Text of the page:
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SMSF Property Investment

Buying real estate

Can you buy property with an SMSF?

It is generally fine to include an investment property in your SMSF portfolio, and that property can be commercial or residential. It is important to note that any property in an SMSF is owned by the fund, not the individual members and so there are three important limitations on residential property in an SMSF. 

  1. The SMSF must not buy a residential property from a trustee, a relative or another party related to trustees or members unless it does so at market rates;
  2. It can’t be lived in by a trustee, a relative, or another related party except in exceptional circumstances; and
  3. It cannot be used as a holiday home by trustees, relatives, or other related parties except where market rates are paid and usually not in peak holiday periods.

The rules are not as strict for commercial properties.

Is SMSF property investment worth it?

It really depends on the SMSF’s investment strategy and other holdings in its portfolio. However, it must be remembered that someone’s personal investment strategy and SMSF strategy can differ greatly. This is generally due to the effects of negative gearing.

Personal investment portfolios often use negative gearing on borrowings and losses to offset income and capital gains tax. However, SMSFs are only taxed at 15%, much lower than most income tax rates, so the investment strategy is to make a profit and negative gearing is not relevant to SMSFs.

Remember, you can’t offset any SMSF losses against your personal tax.

What’s more, holding an investment property can actually increase the running costs of your SMSF.

SMSF borrowing – tips and traps on loans

The ability for the SMSF to borrow money must be included in the trust deed that was drafted when setting up the self-managed super fund.

Australian superannuation regulations do allow SMSFs to borrow for property, but with a big proviso. The mortgage must be under a limited recourse borrowing arrangement. This means that the other assets of the SMSF can’t be seized if the SMSF defaults on the loan, i.e. the SMSF can’t use its other assets as collateral or security on the loan.

Without that ability, most major banks no longer offer limited recourse borrowing arrangements, and second-tier lenders who do may require a guarantee from the trustee of the SMSF and/or charge higher fees or mortgage rates. This is a complex area and legal advice is highly recommended.

Negative gearing: SMSF vs personal investment

The merits of investing in property often rely on the ability to negatively gear, however, the function of an SMSF can make negative gearing an unfeasible option. Here’s why…

Compare for yourself

Buying property in person Buying property through SMSF
  • Matt has an income of $70,000 pa
  • He buys a negatively-geared investment property, which he’ll hold for some years.
  • Matt is able to secure a competitive loan rate from a bank.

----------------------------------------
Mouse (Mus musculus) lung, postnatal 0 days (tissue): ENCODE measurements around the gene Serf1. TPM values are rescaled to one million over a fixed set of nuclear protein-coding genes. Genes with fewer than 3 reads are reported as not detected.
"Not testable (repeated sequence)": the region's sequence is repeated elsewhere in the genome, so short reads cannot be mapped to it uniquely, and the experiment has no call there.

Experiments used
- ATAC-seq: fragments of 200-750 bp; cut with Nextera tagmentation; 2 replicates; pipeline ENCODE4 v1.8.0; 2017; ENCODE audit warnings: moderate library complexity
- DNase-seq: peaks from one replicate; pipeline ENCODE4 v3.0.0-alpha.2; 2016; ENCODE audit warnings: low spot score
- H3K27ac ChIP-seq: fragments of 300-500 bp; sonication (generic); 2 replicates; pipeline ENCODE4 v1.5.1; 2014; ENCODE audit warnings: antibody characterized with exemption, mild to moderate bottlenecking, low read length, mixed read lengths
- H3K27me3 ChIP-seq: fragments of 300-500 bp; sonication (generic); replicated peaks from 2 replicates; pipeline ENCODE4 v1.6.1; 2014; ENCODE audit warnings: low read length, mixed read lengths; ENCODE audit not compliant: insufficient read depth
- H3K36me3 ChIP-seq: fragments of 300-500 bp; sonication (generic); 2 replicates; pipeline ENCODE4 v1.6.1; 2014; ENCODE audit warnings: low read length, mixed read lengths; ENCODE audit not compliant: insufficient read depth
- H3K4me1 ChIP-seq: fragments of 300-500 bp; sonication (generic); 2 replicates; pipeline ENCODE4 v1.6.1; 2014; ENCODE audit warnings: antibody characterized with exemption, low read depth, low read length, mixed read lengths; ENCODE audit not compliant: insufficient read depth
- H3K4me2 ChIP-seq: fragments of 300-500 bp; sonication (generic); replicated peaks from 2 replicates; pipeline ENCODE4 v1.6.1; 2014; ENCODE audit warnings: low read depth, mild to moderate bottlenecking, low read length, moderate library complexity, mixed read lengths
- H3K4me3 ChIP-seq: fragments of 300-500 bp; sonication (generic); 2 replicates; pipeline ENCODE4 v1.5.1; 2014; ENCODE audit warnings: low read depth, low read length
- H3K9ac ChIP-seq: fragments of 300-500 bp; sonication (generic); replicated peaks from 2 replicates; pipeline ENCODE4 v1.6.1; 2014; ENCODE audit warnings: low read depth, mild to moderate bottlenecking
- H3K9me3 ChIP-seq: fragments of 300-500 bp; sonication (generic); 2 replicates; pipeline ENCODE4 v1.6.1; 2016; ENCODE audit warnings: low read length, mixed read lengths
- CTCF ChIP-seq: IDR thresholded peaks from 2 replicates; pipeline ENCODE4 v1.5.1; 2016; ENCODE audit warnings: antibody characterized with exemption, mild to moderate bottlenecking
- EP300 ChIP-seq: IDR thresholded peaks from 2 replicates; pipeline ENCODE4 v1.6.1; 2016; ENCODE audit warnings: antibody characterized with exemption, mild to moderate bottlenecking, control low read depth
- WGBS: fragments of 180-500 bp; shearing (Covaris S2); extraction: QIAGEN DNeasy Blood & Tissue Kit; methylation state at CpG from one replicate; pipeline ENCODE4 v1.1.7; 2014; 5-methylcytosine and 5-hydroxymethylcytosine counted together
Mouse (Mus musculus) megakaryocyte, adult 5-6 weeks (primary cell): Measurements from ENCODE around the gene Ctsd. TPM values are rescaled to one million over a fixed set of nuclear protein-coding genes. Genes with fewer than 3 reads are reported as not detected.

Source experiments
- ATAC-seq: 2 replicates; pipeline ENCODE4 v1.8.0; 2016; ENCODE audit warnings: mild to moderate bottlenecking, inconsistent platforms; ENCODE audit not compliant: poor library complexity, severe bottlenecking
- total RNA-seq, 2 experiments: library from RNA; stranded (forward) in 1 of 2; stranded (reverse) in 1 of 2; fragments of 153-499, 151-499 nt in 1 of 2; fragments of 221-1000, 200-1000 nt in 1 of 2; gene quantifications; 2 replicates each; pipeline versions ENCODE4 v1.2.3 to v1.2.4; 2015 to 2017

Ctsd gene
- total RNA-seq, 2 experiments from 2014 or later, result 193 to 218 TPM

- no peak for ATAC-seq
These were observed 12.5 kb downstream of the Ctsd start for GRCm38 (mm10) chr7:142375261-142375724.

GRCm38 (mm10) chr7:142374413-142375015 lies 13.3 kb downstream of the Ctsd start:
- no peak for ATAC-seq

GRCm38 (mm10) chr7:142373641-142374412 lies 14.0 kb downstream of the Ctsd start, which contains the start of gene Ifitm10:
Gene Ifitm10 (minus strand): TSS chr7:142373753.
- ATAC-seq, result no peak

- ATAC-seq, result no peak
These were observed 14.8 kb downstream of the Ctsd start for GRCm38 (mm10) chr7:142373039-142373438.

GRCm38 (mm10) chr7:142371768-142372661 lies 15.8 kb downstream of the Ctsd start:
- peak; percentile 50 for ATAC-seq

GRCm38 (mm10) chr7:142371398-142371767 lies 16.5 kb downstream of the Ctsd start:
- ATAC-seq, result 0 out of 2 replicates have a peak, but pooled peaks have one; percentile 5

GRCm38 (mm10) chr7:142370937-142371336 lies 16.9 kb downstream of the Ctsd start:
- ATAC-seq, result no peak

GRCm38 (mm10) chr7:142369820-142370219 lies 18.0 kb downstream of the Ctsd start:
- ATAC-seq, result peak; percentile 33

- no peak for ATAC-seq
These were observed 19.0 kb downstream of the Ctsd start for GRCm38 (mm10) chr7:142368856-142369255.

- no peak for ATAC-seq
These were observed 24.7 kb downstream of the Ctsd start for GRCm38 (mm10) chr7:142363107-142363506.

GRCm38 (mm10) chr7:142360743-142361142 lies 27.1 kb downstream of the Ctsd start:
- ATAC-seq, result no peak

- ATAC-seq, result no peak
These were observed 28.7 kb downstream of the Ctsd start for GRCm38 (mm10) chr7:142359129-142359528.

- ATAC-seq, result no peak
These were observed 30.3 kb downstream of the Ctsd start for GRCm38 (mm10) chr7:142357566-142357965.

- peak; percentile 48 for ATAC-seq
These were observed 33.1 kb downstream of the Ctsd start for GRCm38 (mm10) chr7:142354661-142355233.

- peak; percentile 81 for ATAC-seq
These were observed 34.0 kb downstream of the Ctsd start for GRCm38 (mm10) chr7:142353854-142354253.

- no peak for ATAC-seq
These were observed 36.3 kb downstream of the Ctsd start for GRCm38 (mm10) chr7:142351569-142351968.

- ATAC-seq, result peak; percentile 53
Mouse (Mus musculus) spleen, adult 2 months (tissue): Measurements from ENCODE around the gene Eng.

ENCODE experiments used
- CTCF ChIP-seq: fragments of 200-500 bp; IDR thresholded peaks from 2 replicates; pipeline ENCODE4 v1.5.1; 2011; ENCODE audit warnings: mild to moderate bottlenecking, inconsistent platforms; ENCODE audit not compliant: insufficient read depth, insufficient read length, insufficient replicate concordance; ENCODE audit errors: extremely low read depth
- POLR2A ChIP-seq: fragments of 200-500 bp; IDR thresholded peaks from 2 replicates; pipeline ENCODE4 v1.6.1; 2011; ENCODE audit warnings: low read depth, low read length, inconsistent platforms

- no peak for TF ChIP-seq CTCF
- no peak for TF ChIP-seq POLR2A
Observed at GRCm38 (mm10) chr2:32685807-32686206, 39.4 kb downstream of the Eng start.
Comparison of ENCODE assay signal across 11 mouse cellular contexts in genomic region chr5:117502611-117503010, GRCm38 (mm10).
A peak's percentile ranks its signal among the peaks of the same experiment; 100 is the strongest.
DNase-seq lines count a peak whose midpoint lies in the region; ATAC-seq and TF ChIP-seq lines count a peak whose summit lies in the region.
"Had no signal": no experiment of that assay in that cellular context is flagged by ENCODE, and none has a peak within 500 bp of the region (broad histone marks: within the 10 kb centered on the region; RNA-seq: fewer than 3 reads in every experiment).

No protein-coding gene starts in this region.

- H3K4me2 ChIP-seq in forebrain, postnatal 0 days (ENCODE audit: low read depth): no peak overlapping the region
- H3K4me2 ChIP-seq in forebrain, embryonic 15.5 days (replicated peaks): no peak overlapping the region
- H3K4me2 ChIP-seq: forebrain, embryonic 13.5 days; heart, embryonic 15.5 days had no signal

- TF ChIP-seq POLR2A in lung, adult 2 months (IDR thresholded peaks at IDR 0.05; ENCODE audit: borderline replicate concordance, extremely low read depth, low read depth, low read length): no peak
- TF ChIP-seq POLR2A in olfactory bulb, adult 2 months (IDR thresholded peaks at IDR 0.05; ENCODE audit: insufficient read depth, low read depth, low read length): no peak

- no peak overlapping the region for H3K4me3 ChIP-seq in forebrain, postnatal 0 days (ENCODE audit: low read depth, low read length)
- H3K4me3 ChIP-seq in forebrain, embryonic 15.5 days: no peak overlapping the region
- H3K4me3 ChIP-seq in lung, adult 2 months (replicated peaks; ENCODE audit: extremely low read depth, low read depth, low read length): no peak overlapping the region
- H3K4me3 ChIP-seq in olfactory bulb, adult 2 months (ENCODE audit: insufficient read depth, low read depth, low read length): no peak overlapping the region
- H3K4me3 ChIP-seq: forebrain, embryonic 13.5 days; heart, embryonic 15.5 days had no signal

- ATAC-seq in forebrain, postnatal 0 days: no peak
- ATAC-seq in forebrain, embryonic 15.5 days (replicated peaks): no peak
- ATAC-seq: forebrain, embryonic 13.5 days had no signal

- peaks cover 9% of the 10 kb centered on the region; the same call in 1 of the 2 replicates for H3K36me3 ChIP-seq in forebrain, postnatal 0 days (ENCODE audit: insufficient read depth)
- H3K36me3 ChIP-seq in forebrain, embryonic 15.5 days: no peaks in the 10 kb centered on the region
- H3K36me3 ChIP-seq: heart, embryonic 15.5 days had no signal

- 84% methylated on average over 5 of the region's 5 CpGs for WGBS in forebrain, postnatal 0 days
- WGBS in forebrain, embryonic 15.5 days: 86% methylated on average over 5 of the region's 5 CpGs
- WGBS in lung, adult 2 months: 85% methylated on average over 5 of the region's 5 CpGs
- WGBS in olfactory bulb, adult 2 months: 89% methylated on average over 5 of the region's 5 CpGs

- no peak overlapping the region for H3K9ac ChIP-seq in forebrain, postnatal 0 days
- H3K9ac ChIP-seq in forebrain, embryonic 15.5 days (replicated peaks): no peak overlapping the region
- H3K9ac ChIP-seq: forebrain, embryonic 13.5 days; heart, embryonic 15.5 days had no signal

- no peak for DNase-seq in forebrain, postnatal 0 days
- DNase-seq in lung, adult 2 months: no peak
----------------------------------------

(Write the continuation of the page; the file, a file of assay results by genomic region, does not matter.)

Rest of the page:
• In the first few years of owning the negatively geared property, Matt can tax deduct the losses at 34.5% through his personal tax.
  • After a number of years, Matt sells the property for a profit, and because it is a personal asset, he pays 17.25% of the profit in capital gains tax.
  • Prisha also earns $70,000 pa.
  • She buys a negatively-geared investment property through her SMSF, and like Matt, intends to hold the property for some years.
  • As the property involves long-term borrowing, the SMSF can only get a loan using a limited recourse borrowing arrangement, and cannot use other assets in the fund as security. She discovers that the interest rate is more than double Matt’s loan.
  • Prisha sells the SMSF property for a profit at the same time as Matt, and because it is an SMSF asset, the fund pays 10% of the profit as capital gains tax.


While Prisha was able to take advantage of the lower capital gains tax, it was a once-off advantage. Matt was able to benefit from a much lower mortgage rate for the lifetime of his loan, and better negative gearing opportunities. He also avoided the costs of setting up and managing an SMSF, all of which ate into the returns from Prisha’s SMSF each year. 

These are hypothetical examples and should not be relied upon when making an investment decision.

Can I purchase a property from my SMSF?

If you stick to the rules, yes. One important rule is that SMSF trustees must abide by the sole purpose test and act in the best interests of the members. If the SMSF sells a property to one of its members, the sale must be in the best interest of the member’s retirement objectives, so a normal market price needs to be paid. It should be noted that unless the house is worth less than 5% of the assets of the fund it is not possible to rent a property to a member of the fund or a relative of a member of the fund as it is deemed an in-house asset.

Can I use my super as a deposit to buy a house

If you’re a first home buyer, you might be able to use part of your super to help buy a house through the federal government’s First Home Super Saver Scheme – regardless of whether your super is in an SMSF or a regular super fund.

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